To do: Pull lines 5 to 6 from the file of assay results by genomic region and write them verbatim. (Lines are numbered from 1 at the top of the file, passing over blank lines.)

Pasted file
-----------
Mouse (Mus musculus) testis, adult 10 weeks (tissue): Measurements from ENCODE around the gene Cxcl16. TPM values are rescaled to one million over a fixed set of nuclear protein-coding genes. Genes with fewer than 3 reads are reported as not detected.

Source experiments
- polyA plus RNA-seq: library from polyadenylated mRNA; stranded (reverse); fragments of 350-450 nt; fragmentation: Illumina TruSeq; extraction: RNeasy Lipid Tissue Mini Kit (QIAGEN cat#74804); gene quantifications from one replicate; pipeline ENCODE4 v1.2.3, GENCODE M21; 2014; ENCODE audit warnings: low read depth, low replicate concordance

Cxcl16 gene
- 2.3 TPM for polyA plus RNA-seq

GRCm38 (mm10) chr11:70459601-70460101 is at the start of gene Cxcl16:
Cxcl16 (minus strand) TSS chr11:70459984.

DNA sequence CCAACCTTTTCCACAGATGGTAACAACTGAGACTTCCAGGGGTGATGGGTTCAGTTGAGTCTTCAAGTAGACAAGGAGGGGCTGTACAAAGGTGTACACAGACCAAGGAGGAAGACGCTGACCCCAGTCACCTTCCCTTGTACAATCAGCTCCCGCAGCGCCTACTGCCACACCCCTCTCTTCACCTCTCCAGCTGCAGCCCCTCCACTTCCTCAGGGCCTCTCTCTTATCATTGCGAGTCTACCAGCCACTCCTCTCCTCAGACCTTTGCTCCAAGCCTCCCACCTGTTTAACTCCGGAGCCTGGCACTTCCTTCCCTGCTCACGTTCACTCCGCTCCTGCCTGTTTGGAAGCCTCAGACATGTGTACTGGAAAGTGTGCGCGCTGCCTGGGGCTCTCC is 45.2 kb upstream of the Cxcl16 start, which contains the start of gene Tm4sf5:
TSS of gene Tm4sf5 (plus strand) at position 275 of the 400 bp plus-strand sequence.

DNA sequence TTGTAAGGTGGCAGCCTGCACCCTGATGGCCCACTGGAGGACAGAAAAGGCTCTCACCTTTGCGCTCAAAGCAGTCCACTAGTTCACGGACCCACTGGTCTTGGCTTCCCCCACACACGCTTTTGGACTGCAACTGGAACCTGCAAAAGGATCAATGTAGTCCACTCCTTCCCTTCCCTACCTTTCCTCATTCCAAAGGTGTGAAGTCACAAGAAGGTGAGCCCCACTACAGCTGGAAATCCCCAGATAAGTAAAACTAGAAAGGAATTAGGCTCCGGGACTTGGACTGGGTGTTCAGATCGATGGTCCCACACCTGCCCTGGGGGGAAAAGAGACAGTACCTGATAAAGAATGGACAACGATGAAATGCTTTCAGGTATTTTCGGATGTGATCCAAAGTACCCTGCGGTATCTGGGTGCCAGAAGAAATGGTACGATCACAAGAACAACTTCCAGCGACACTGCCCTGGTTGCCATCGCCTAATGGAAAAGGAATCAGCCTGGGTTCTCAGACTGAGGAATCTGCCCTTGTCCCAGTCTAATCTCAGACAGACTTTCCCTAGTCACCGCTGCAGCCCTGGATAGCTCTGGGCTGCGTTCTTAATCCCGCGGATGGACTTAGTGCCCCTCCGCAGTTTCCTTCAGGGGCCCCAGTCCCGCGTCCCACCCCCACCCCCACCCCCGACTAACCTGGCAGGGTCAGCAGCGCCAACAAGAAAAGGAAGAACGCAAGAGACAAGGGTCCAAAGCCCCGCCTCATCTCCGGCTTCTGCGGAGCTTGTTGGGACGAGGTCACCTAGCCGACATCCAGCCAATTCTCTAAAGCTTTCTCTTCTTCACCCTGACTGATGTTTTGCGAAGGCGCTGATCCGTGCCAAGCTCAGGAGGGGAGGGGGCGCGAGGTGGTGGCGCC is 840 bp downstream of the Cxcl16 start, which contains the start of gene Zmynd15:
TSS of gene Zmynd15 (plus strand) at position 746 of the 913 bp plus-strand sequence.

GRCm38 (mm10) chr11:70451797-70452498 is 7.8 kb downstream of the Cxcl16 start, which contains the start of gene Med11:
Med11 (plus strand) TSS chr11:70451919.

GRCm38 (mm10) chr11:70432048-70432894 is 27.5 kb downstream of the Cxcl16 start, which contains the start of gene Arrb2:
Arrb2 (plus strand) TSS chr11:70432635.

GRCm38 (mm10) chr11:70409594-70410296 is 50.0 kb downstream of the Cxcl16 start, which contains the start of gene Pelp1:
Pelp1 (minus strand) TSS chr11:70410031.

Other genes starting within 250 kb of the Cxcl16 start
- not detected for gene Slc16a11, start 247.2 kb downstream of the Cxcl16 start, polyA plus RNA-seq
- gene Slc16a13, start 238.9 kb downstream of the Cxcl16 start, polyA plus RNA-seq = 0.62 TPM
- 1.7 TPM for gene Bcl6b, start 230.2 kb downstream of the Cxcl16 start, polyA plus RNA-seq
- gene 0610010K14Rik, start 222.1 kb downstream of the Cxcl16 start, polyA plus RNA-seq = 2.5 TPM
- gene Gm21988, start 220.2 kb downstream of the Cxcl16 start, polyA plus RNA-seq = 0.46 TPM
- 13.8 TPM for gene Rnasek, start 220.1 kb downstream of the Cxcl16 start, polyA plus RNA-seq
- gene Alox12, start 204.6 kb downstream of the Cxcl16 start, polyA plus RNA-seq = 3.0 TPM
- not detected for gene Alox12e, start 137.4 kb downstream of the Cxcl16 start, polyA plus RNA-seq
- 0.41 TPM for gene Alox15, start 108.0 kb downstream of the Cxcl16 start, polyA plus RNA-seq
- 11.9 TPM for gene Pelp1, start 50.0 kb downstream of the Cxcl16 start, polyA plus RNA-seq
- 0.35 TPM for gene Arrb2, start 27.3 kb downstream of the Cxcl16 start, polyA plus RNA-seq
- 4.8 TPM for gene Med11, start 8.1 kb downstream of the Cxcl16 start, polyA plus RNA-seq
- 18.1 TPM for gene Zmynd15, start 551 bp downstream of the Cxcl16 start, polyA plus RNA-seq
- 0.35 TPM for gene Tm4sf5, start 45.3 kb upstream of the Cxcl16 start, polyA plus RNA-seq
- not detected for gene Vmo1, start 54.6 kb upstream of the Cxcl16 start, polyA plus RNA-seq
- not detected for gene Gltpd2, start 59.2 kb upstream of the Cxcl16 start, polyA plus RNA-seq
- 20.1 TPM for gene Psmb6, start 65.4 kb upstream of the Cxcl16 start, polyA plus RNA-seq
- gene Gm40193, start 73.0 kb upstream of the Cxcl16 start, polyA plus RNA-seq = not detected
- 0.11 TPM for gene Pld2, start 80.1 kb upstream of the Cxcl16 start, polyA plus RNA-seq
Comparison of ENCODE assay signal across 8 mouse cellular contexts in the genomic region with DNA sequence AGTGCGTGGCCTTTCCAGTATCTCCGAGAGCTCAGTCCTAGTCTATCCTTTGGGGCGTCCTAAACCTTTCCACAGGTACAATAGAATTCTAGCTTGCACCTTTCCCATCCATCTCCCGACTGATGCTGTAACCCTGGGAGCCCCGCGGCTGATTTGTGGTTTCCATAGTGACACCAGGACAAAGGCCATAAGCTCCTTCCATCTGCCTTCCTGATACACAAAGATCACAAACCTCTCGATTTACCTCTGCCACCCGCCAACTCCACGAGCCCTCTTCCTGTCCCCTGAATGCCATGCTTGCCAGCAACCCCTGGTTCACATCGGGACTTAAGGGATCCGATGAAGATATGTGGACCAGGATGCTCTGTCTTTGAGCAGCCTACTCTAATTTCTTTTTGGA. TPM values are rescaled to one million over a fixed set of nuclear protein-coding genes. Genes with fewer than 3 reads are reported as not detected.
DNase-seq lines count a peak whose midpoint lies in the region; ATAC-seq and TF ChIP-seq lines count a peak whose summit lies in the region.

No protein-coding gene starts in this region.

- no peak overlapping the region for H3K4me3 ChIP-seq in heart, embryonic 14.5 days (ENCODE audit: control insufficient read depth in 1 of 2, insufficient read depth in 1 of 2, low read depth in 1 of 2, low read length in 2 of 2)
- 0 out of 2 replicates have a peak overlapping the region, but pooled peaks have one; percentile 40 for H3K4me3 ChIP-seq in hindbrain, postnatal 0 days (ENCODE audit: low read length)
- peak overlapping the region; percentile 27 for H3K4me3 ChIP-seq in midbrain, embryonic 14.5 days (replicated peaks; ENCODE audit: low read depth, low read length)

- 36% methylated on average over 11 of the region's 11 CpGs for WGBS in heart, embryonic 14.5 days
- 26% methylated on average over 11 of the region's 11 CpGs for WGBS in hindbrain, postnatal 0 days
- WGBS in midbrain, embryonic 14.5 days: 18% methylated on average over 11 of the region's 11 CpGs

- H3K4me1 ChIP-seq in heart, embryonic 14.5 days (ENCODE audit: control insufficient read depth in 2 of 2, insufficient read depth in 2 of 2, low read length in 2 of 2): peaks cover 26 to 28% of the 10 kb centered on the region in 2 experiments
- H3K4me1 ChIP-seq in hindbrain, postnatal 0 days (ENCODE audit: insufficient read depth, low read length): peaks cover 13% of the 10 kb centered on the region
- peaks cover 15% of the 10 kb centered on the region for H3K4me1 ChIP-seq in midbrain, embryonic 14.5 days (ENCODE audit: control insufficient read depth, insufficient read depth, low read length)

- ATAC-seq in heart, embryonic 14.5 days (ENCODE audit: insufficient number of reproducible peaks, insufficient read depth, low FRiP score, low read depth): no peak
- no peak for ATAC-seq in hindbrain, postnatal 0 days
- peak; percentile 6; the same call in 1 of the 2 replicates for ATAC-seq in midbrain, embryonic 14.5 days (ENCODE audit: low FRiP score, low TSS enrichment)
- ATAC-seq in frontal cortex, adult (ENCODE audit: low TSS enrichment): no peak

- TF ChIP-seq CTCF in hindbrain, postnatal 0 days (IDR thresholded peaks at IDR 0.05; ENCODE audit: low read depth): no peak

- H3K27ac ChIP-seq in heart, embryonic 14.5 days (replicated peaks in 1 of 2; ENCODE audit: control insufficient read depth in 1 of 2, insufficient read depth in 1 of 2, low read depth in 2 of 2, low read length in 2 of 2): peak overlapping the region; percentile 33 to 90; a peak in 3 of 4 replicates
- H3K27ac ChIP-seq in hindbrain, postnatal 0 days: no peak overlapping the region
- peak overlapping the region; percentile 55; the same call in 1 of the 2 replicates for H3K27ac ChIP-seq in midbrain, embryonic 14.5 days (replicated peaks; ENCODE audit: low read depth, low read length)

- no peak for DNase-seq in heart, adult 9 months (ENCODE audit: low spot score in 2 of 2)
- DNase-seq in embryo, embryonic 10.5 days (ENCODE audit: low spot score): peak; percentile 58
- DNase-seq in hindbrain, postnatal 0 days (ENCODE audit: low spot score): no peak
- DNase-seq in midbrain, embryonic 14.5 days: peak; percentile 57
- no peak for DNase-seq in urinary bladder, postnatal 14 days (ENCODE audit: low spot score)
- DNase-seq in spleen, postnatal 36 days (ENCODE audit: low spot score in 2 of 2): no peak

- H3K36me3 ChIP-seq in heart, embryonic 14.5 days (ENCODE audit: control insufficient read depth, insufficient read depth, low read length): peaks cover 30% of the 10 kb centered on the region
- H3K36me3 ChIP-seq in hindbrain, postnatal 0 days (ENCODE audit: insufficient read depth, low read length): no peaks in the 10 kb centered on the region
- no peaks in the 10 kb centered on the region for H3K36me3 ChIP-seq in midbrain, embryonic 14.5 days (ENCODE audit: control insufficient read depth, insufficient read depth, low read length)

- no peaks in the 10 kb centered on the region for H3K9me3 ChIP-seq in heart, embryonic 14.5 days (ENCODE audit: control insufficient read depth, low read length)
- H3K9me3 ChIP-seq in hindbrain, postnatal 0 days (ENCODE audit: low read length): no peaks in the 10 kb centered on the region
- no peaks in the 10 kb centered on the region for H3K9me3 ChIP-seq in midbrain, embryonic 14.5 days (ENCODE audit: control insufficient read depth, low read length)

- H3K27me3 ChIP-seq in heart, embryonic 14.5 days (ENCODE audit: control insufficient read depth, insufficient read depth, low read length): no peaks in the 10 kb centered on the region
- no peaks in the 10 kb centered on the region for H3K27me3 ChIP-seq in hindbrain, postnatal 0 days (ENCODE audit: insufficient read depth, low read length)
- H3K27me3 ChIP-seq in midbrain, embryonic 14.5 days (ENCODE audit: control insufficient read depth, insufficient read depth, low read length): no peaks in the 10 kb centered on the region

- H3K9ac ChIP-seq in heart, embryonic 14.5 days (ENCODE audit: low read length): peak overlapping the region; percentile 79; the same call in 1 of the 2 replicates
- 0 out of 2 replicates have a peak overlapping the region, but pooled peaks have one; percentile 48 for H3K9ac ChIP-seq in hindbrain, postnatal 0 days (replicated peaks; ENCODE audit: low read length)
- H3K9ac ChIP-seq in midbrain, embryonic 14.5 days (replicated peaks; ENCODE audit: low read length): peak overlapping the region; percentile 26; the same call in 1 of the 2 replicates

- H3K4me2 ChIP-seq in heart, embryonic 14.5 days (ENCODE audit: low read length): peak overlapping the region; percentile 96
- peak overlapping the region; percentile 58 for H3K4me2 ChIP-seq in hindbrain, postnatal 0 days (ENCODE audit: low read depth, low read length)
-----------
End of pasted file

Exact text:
- 2.3 TPM for polyA plus RNA-seq

GRCm38 (mm10) chr11:70459601-70460101 is at the start of gene Cxcl16: